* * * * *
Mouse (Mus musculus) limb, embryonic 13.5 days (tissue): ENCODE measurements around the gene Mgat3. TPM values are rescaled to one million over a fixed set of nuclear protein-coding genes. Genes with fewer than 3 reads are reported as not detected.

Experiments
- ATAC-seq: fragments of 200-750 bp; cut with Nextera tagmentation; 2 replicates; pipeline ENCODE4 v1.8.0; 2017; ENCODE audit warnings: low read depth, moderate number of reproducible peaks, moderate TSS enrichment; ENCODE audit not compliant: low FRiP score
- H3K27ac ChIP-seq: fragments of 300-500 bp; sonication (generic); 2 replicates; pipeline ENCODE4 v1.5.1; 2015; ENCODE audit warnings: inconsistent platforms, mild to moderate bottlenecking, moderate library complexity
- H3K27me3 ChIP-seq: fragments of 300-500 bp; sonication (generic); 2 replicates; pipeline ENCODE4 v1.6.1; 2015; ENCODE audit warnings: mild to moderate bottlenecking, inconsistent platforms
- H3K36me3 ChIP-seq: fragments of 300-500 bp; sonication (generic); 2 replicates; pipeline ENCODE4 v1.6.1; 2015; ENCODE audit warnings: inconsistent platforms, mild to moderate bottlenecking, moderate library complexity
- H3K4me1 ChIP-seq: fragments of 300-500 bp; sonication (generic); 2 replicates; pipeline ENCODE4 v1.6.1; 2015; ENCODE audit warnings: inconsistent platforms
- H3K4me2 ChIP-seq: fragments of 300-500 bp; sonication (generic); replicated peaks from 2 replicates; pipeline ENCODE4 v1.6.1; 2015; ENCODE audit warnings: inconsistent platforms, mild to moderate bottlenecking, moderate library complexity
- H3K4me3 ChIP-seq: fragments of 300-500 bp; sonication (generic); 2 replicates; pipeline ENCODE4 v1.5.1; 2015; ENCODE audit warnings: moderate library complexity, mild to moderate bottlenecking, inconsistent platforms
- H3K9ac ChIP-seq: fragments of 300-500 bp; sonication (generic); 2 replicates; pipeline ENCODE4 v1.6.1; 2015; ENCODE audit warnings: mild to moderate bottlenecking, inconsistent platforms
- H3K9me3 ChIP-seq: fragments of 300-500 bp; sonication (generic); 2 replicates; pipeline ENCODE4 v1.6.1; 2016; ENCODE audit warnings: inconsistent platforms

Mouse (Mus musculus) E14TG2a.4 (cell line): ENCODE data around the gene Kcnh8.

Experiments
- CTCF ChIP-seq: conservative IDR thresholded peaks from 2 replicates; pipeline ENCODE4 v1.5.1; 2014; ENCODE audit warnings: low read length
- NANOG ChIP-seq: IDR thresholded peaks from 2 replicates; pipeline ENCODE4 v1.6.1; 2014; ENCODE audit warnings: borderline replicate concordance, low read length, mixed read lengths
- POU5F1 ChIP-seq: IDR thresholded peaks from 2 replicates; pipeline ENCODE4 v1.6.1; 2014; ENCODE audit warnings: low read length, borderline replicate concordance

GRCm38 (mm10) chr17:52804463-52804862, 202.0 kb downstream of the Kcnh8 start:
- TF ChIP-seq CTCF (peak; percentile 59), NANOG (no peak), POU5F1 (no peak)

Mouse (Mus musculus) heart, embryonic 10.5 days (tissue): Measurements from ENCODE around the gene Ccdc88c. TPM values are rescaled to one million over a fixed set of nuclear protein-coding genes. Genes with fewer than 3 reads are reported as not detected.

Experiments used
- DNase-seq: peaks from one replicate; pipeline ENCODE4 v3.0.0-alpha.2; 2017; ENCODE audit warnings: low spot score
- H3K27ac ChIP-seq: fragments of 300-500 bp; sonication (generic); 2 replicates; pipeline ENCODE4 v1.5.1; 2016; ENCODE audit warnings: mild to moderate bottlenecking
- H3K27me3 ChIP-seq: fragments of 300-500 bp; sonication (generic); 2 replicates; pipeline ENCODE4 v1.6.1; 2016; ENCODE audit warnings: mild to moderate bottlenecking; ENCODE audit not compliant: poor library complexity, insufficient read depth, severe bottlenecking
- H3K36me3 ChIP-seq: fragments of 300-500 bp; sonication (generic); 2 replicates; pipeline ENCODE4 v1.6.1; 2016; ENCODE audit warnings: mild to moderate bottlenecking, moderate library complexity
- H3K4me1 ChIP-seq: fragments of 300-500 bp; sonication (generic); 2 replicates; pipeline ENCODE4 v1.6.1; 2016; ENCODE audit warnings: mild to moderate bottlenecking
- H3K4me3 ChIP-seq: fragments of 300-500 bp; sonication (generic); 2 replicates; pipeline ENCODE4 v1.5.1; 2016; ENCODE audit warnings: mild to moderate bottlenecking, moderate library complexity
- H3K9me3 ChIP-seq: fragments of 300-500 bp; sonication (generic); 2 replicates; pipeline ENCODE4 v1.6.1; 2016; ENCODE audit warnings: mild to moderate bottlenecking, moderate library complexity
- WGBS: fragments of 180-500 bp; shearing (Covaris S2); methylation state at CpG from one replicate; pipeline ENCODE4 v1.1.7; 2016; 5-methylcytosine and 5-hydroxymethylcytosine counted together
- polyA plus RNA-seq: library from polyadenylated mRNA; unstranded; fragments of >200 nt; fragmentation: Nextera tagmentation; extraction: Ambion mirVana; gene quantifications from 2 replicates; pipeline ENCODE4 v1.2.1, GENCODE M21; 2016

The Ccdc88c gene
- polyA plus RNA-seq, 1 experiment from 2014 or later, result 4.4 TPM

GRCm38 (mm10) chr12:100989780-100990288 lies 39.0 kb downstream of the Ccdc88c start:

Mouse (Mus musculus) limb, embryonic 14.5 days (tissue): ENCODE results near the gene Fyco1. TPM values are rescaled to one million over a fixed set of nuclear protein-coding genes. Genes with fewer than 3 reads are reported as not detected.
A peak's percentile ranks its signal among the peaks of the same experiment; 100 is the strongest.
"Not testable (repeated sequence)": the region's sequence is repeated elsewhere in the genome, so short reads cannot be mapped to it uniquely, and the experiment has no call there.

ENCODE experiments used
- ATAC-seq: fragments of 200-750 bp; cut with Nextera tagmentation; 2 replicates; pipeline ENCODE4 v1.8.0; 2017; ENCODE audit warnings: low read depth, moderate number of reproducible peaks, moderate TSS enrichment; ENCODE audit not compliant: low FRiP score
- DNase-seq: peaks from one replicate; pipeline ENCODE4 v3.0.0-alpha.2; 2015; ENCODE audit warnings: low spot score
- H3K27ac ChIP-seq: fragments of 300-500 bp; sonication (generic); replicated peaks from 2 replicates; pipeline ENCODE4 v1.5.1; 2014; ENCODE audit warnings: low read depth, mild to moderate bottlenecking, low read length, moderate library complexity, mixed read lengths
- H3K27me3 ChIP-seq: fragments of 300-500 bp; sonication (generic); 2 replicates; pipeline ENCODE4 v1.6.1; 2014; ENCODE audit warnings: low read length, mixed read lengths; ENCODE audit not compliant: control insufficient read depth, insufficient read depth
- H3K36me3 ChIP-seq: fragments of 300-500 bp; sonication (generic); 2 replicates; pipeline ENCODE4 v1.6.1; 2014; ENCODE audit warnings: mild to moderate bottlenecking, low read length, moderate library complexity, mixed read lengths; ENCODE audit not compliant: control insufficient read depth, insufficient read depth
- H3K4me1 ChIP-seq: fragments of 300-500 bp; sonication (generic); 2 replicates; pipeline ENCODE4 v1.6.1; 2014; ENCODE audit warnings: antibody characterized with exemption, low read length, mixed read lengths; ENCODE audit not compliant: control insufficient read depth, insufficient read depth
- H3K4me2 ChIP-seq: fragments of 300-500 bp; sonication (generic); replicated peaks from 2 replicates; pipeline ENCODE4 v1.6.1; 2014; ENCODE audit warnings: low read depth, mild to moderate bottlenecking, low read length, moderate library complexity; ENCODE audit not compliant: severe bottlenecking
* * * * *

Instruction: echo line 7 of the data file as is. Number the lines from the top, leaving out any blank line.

- H3K4me1 ChIP-seq: fragments of 300-500 bp; sonication (generic); 2 replicates; pipeline ENCODE4 v1.6.1; 2015; ENCODE audit warnings: inconsistent platforms